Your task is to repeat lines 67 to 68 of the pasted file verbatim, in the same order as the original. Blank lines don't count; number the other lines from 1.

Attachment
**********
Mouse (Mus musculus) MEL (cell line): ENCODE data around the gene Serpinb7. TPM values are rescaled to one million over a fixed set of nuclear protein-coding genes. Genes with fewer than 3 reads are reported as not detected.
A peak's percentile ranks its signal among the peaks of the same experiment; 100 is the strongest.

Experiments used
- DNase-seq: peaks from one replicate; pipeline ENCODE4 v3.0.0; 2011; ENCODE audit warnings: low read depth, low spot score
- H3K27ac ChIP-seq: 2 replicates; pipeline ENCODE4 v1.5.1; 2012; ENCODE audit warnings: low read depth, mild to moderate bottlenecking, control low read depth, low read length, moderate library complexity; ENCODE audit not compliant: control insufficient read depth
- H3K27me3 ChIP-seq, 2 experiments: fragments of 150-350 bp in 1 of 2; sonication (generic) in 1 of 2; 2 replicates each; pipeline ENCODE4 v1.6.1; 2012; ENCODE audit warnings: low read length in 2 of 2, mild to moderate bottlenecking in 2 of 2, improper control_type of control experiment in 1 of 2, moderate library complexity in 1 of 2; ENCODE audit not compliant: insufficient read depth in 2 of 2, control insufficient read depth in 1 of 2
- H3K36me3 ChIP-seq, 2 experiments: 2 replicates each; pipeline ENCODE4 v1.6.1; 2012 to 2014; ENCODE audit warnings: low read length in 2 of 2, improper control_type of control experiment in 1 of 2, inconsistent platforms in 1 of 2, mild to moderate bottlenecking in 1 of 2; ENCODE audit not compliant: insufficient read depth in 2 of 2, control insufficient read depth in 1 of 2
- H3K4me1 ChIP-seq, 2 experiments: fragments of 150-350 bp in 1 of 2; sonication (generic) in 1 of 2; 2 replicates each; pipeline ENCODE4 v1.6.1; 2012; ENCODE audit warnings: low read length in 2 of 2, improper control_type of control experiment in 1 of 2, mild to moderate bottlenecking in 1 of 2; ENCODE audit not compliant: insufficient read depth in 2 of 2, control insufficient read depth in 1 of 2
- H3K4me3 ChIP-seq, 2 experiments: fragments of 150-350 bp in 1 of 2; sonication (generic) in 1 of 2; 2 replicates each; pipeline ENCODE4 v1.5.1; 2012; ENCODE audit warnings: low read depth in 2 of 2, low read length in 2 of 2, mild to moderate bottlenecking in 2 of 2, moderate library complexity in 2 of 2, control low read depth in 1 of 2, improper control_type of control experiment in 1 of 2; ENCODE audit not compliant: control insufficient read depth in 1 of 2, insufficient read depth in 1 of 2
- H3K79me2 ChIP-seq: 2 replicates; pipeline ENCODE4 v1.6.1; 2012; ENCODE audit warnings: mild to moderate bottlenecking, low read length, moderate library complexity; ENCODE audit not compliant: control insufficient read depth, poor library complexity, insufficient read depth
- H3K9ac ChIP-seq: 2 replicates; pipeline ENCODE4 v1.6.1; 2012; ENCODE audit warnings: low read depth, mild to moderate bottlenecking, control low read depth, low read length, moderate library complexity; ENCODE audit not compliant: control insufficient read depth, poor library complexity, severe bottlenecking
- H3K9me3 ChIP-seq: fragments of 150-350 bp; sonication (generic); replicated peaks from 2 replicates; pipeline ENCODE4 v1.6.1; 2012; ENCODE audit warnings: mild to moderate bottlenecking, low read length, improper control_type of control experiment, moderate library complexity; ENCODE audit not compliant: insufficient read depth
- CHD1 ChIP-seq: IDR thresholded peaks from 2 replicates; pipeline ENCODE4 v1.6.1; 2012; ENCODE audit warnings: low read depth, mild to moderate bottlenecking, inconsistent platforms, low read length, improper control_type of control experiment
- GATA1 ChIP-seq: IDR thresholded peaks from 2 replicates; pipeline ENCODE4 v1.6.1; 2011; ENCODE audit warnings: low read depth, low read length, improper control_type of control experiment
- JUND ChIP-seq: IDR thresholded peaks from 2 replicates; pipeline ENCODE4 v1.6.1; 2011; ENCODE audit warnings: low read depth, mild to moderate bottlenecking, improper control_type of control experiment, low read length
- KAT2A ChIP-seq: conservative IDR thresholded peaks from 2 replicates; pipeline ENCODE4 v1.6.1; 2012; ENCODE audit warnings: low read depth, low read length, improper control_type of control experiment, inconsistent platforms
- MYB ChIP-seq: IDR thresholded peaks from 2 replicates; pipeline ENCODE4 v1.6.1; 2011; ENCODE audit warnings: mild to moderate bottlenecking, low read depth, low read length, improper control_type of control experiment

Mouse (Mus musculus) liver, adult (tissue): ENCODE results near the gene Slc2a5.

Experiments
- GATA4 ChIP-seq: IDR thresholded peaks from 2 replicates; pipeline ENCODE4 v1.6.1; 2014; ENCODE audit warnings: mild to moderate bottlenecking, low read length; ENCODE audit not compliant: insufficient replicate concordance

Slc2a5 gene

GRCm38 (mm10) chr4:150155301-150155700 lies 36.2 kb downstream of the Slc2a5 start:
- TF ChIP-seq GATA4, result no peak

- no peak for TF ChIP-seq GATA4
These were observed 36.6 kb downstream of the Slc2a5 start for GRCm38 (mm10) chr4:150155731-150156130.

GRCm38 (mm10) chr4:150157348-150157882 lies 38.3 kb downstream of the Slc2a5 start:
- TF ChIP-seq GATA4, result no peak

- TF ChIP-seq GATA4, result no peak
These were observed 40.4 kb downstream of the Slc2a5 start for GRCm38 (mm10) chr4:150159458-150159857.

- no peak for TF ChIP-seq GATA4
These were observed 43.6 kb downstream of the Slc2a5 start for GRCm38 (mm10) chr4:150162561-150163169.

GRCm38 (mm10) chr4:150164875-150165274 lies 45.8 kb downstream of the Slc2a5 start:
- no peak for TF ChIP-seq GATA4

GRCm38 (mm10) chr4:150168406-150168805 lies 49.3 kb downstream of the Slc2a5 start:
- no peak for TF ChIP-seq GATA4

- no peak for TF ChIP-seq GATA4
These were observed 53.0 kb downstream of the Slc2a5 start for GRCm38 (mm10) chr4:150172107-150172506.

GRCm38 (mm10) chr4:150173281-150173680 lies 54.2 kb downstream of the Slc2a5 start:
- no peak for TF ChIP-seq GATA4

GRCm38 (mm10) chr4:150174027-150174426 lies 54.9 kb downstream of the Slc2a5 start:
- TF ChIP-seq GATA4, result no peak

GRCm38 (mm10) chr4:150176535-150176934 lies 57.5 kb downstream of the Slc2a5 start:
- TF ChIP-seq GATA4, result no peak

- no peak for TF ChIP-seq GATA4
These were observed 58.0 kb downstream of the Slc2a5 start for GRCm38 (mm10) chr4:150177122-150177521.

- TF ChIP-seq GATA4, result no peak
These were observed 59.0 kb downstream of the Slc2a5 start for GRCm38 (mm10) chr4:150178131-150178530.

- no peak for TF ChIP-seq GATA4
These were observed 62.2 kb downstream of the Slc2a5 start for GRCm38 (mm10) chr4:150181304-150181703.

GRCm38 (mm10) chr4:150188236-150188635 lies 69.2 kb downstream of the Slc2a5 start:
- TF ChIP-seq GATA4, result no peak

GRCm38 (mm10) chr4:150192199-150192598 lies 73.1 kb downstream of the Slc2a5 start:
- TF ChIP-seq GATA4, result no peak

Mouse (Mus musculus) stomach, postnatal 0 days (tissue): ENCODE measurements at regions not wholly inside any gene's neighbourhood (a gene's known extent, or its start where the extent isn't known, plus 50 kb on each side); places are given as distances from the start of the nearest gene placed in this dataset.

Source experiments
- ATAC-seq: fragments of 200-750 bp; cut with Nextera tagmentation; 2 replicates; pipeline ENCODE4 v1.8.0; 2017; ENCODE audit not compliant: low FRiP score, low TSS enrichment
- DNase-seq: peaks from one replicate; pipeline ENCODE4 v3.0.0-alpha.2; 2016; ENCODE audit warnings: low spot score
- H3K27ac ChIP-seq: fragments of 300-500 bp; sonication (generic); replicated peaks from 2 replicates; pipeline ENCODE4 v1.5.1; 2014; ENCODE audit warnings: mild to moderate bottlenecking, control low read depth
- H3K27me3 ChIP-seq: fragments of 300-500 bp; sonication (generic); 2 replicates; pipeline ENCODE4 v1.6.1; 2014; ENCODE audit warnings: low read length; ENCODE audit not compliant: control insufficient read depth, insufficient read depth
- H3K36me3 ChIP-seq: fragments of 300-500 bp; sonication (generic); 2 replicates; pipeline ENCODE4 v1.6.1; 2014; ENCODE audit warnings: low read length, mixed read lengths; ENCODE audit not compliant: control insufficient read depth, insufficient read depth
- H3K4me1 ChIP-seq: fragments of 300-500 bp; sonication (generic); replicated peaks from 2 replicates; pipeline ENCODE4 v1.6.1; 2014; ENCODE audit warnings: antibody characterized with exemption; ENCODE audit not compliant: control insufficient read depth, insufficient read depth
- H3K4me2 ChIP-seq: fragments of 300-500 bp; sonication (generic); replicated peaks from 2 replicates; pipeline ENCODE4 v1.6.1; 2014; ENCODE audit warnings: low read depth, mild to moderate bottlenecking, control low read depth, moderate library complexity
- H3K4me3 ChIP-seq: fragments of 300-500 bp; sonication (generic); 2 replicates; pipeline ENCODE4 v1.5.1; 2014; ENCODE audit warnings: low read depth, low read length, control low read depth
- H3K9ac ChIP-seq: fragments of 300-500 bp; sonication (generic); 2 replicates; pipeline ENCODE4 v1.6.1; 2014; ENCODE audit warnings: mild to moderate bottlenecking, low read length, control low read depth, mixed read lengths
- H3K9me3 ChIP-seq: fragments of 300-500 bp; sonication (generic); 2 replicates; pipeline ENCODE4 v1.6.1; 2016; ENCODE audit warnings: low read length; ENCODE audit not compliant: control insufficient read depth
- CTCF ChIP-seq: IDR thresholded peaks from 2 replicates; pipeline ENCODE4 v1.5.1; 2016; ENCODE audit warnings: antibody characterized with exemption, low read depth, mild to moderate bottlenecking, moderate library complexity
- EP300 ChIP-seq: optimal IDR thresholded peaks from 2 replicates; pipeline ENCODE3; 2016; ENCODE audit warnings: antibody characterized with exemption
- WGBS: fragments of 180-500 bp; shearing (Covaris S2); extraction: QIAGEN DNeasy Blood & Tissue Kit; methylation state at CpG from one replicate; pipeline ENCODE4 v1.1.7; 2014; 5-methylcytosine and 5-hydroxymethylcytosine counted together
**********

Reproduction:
- EP300 ChIP-seq: optimal IDR thresholded peaks from 2 replicates; pipeline ENCODE3; 2016; ENCODE audit warnings: antibody characterized with exemption
- WGBS: fragments of 180-500 bp; shearing (Covaris S2); extraction: QIAGEN DNeasy Blood & Tissue Kit; methylation state at CpG from one replicate; pipeline ENCODE4 v1.1.7; 2014; 5-methylcytosine and 5-hydroxymethylcytosine counted together